November has evolved into a vacation month for us. It's the beginning of the low season for European travel. Low season runs from November to March. We've found some great deals over the years by traveling opposite the high season. Sure, it's a bit cooler, wetter and darker in Europe; much like it is for everyone else living in the northern hemisphere. But because of this airlines and hotels have to work harder to fill seats and rooms. If you're willing make a few sacrifices, you can get a great deal, and have an awesome holiday. So, as you plan your holiday consider the time of year you're going, and why other people might or might not be going there.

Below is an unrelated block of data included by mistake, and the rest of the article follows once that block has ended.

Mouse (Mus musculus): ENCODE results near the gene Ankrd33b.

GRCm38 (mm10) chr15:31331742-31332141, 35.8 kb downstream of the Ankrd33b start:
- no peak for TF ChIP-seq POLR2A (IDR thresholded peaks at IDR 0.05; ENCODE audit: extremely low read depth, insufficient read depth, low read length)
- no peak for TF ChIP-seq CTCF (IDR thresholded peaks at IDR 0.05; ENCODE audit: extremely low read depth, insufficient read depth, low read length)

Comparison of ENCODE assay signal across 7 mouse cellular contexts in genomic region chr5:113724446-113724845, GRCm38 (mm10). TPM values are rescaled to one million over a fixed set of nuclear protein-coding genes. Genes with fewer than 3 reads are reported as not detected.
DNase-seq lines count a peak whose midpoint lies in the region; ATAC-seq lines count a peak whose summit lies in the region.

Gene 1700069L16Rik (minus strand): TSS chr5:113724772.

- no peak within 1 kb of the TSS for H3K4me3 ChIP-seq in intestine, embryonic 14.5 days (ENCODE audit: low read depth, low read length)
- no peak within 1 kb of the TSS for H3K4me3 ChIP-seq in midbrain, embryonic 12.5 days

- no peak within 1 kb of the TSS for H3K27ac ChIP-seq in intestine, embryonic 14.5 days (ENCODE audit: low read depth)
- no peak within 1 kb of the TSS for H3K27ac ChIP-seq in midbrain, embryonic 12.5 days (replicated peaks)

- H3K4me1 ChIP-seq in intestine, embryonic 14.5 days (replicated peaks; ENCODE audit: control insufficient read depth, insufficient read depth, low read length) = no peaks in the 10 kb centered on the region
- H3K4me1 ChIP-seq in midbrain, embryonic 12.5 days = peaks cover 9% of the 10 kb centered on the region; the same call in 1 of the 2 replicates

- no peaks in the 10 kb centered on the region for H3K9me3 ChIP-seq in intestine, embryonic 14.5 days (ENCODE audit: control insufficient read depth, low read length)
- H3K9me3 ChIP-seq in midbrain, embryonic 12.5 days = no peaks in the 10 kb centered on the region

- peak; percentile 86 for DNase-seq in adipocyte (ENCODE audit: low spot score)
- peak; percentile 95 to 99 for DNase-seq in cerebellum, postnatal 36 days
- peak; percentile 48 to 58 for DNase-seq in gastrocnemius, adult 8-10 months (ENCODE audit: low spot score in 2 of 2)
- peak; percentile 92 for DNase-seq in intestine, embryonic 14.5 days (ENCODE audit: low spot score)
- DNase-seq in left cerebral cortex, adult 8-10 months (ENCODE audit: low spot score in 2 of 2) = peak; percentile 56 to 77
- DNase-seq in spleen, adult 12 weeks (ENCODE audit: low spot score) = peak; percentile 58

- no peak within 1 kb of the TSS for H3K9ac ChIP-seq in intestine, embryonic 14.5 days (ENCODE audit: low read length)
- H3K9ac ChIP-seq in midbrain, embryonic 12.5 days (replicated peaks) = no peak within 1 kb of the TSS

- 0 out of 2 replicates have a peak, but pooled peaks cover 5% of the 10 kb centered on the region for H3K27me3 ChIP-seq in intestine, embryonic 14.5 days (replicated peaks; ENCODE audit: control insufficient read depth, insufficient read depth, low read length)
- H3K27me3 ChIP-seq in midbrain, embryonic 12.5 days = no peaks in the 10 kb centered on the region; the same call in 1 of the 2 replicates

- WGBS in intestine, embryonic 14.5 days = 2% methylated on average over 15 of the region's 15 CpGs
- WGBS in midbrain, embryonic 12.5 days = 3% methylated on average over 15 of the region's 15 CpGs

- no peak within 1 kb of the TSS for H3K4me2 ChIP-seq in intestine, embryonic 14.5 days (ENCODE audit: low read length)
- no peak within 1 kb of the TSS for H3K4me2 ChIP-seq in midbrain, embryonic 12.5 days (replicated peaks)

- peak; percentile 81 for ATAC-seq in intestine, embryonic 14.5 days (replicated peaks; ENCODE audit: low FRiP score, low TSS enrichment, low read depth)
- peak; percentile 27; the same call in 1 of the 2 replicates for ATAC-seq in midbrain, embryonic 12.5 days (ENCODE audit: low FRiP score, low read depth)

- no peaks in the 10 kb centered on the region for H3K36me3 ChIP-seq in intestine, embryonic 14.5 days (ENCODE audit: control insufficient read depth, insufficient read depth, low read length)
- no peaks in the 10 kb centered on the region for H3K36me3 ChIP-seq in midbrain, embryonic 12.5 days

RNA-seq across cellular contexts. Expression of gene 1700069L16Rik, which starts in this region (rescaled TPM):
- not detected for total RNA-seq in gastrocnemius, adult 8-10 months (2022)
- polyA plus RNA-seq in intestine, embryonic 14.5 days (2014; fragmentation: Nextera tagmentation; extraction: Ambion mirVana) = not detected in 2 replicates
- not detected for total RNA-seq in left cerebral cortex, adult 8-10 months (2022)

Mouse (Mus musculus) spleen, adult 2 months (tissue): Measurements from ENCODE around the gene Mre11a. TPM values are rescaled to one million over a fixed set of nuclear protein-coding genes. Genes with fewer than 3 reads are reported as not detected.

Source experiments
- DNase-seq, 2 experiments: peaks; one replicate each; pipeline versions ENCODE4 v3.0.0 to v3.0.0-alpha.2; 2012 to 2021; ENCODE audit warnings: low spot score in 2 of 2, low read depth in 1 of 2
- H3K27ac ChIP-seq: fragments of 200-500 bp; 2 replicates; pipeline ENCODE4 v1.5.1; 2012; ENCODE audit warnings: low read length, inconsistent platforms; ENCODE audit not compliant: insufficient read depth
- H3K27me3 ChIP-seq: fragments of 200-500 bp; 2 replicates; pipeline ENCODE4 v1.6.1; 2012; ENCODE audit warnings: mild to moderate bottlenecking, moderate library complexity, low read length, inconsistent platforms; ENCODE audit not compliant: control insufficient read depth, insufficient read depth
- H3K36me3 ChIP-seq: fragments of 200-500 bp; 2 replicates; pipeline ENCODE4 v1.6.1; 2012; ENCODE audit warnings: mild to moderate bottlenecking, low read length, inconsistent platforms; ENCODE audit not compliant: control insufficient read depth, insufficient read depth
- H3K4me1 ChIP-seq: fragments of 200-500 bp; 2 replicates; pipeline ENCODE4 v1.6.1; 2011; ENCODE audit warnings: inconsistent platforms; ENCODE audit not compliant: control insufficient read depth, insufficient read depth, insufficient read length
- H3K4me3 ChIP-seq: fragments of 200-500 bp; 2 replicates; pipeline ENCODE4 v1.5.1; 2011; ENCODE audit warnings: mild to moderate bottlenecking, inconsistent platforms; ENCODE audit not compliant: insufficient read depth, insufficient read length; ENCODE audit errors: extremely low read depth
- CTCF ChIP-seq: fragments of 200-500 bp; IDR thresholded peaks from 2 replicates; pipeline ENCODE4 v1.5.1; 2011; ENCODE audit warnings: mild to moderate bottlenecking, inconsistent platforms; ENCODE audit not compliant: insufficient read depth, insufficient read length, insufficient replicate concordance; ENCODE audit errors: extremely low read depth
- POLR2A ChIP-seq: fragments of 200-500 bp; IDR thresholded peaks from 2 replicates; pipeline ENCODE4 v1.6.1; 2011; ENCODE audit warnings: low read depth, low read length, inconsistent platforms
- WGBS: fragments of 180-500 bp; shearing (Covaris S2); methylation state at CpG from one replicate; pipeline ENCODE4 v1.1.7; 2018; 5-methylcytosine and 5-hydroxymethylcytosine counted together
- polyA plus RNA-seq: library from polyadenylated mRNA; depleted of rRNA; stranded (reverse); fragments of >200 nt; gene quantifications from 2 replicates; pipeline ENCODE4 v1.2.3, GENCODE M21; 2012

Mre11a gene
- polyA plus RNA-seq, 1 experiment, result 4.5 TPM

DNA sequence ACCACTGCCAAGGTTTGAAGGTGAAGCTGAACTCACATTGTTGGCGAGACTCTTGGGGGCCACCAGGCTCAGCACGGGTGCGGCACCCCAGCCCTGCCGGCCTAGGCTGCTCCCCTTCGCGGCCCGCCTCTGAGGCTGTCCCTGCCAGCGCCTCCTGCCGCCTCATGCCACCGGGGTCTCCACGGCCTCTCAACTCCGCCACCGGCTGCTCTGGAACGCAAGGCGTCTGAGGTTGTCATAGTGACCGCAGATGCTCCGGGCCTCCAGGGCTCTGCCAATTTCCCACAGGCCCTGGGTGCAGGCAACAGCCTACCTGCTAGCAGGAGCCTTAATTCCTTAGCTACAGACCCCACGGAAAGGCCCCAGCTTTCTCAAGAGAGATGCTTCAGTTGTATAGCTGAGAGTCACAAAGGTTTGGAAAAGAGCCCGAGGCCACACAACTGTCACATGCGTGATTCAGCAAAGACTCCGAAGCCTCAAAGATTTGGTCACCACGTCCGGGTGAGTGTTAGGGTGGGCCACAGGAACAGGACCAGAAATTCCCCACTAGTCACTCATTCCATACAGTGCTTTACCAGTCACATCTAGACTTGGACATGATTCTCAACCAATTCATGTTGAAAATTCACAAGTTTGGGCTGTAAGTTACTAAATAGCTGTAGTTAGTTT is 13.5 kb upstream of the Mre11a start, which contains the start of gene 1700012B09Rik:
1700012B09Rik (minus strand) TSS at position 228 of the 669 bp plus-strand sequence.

Do some homework too, and see when the actual low season is; we found the low season for Stockholm was actually August. Europeans are not doing a lot of work in August, they too are on vacation, so the hotels in the capital cities such as Stockholm, Paris, etc, had great deals. Bermuda was a great deal last November. It was breezy and chilly, but it was still a lot milder than central Illinois. Keep in mind that it's the off season for a reason. You might find it great that there's nobody else at the museum, or that you have the beach to yourself, but that also might mean you're going to loose some of the extra service you might be expecting. Many attractions have different operating during the low season and some may be closed entirely.
Kiplinger's had a good article on off peak travel. I was reading it this morning while I was waiting for the scones to cook.
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